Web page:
Scaffolding ESL Students' Reading Comprehension
Strategies to Help English Language Learners Improve Understanding
Teach ESL students of all ages how to increase their ability to read for meaning by providing support and accommodations as they improve their English language skills.

Learning to speak a second language is a complex task. Learning to read and comprehend fiction and non-fiction texts in the new language is even more complicated. Teachers can scaffold – provide needed support or accommodations for – the comprehension skills that will help English language learners to better understand what they are reading.
Help ESL Students Build Schema/Background Knowledge
Building schema means to think about and record what students already know about the topic they are about to read. The students will then add to that growing database the new knowledge they are gaining.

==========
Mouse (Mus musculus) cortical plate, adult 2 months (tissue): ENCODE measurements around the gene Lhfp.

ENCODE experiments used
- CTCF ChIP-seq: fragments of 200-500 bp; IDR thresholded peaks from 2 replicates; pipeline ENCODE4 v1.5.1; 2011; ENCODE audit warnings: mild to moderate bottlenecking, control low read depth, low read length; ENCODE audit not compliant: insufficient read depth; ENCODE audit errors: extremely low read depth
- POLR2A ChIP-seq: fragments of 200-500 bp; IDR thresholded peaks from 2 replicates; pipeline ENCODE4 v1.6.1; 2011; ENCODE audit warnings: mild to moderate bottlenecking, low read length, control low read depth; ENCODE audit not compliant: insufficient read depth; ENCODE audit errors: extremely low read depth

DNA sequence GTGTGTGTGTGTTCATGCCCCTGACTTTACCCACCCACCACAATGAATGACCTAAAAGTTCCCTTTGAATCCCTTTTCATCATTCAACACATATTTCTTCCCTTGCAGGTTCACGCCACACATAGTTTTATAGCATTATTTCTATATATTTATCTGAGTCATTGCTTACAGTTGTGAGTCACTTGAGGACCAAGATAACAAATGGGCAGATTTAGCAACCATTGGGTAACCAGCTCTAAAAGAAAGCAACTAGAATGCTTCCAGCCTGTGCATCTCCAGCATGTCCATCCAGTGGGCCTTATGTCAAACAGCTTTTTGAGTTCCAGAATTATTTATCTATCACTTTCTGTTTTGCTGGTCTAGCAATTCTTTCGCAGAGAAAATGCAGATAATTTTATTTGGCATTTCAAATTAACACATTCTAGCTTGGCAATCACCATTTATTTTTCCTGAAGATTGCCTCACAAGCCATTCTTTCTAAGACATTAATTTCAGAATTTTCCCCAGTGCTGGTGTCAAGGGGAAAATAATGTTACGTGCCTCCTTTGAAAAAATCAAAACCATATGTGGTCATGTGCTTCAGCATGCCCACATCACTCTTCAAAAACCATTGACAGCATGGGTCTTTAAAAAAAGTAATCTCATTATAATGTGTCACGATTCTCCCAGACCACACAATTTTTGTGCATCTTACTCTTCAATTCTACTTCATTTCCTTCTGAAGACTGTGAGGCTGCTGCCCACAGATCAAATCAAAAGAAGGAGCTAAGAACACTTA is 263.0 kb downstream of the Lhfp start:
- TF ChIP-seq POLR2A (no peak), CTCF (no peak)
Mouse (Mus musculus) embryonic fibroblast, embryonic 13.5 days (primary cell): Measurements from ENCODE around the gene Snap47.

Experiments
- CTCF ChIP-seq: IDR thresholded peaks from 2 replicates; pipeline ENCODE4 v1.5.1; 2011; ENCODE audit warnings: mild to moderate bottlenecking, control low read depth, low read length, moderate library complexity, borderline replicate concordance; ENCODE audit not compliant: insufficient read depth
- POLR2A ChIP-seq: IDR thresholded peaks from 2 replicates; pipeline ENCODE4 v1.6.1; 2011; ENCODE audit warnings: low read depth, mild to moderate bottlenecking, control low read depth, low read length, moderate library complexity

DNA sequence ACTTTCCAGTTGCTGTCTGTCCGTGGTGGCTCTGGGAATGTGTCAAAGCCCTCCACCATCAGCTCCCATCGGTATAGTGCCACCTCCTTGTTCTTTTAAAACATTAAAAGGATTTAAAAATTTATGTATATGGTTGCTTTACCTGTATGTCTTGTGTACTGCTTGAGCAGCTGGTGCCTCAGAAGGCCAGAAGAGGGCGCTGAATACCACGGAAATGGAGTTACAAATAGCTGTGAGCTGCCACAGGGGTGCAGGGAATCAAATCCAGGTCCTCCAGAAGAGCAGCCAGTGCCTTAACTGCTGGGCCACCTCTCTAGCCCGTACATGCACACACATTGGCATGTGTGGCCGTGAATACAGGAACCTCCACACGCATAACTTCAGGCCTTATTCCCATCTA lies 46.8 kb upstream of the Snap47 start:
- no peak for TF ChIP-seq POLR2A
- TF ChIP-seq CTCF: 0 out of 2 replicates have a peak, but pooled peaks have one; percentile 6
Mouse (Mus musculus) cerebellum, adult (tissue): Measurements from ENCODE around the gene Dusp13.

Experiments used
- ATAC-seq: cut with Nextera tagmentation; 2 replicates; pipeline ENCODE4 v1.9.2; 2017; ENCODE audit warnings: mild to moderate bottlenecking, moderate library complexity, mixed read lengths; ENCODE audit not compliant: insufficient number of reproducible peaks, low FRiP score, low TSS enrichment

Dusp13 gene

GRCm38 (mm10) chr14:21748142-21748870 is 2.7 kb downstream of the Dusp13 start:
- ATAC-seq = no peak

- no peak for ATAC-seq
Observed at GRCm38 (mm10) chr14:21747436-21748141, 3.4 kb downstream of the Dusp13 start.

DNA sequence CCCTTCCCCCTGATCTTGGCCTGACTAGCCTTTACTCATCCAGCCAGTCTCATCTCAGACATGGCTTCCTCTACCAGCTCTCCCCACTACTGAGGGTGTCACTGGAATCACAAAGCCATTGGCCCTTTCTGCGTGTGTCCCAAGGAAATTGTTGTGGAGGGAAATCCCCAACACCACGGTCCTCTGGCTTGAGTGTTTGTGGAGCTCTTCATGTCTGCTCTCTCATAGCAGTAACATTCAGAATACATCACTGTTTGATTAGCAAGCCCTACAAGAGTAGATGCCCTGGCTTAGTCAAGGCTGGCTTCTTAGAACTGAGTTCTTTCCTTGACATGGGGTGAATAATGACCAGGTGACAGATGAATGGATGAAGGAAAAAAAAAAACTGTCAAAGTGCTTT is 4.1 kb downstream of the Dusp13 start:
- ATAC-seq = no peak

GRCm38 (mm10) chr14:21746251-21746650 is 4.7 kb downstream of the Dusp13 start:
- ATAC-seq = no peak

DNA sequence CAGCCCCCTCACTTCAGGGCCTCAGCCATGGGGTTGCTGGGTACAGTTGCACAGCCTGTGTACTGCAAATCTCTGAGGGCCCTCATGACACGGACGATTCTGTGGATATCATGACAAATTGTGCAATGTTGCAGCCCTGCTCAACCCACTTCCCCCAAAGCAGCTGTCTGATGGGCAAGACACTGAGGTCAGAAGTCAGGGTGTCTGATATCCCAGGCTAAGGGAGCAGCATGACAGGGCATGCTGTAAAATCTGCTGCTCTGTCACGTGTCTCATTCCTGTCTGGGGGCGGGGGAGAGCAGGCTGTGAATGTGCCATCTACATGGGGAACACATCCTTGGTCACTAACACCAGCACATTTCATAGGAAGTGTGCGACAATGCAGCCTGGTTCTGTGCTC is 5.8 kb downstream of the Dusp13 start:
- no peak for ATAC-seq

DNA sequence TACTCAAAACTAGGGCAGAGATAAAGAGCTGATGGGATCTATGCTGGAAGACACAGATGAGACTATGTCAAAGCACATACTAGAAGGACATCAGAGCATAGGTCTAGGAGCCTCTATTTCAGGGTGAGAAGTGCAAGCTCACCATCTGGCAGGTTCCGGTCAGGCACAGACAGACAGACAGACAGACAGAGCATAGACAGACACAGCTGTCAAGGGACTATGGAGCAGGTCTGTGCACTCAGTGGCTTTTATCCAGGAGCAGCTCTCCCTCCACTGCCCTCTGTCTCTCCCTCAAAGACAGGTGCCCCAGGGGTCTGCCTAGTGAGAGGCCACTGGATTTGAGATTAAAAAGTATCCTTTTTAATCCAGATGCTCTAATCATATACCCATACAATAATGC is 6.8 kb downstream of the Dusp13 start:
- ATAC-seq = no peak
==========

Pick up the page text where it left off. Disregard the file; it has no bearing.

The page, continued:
Students can list or make a graphic organizer, such as a web, to illustrate their growing knowledge base. But for those who need special language accommodation, drawing can also provide a means for communicating information. More advanced students can create graphic displays using computer technology to illustrate what they already know and what they are learning.
One way to scaffold for ESL students who can read in their native language is to provide access to the text in their own language prior to reading in English. Pre-reading in the native language will help ESL students to build the schema that will allow them to better understand the English text.
Make Comprehension Learning Tangible
Another strategy to help scaffold understanding is to make the language of the story as tangible as possible. This might mean bringing in visuals or actual items for the students to touch and handle.
An example, for very young students, is a reading of Caps For Sale by Esphyr Slobodkina [Harper Collins; 1968]. The teacher might bring in a stuffed monkey and baseball caps to bring the story to...